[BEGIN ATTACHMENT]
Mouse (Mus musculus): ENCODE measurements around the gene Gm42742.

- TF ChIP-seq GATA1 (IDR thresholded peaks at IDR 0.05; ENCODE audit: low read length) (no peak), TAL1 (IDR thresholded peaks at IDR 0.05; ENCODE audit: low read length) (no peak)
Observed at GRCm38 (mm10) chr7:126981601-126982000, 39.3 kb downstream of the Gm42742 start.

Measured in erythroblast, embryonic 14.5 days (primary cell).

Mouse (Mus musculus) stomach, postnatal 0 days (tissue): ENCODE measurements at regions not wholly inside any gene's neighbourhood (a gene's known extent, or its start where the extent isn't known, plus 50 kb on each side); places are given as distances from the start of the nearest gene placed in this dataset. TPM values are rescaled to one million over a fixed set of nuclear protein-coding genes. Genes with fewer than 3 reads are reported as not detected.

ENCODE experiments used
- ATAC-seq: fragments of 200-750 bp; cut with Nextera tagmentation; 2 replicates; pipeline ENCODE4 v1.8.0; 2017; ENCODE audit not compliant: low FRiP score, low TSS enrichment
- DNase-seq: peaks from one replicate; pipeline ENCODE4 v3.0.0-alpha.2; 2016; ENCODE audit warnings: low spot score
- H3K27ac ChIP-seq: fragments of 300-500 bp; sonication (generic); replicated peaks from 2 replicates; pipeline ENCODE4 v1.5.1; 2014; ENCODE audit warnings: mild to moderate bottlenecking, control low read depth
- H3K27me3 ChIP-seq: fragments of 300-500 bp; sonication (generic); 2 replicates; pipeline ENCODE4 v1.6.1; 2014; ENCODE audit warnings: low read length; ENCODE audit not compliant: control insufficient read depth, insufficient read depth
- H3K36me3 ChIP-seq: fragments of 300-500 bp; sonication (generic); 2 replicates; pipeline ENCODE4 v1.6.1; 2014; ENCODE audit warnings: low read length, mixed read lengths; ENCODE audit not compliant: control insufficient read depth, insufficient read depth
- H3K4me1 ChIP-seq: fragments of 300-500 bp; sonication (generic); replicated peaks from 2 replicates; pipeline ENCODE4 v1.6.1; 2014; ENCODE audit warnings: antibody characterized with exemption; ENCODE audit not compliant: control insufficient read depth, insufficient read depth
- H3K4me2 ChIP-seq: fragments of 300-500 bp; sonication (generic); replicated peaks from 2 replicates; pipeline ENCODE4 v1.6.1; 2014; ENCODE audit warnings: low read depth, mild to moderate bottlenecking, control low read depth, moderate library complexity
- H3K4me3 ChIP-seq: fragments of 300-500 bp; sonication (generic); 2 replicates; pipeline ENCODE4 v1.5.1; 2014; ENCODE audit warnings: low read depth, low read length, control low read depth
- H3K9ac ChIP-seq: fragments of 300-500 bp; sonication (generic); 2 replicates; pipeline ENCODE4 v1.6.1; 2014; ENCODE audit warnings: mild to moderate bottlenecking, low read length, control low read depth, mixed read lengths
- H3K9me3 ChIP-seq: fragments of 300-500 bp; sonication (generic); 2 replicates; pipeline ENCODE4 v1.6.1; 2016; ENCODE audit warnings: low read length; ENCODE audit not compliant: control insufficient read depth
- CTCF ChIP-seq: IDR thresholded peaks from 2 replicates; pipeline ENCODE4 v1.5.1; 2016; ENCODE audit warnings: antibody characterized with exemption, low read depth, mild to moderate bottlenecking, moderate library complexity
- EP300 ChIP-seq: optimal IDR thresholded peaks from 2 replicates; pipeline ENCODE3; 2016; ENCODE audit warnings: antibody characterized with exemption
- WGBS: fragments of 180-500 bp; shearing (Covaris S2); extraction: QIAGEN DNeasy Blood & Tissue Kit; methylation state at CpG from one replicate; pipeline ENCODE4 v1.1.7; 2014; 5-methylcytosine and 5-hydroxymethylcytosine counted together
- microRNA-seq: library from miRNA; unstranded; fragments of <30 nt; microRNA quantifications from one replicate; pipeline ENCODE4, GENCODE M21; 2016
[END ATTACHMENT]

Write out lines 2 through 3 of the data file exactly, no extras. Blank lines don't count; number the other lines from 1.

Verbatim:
- TF ChIP-seq GATA1 (IDR thresholded peaks at IDR 0.05; ENCODE audit: low read length) (no peak), TAL1 (IDR thresholded peaks at IDR 0.05; ENCODE audit: low read length) (no peak)
Observed at GRCm38 (mm10) chr7:126981601-126982000, 39.3 kb downstream of the Gm42742 start.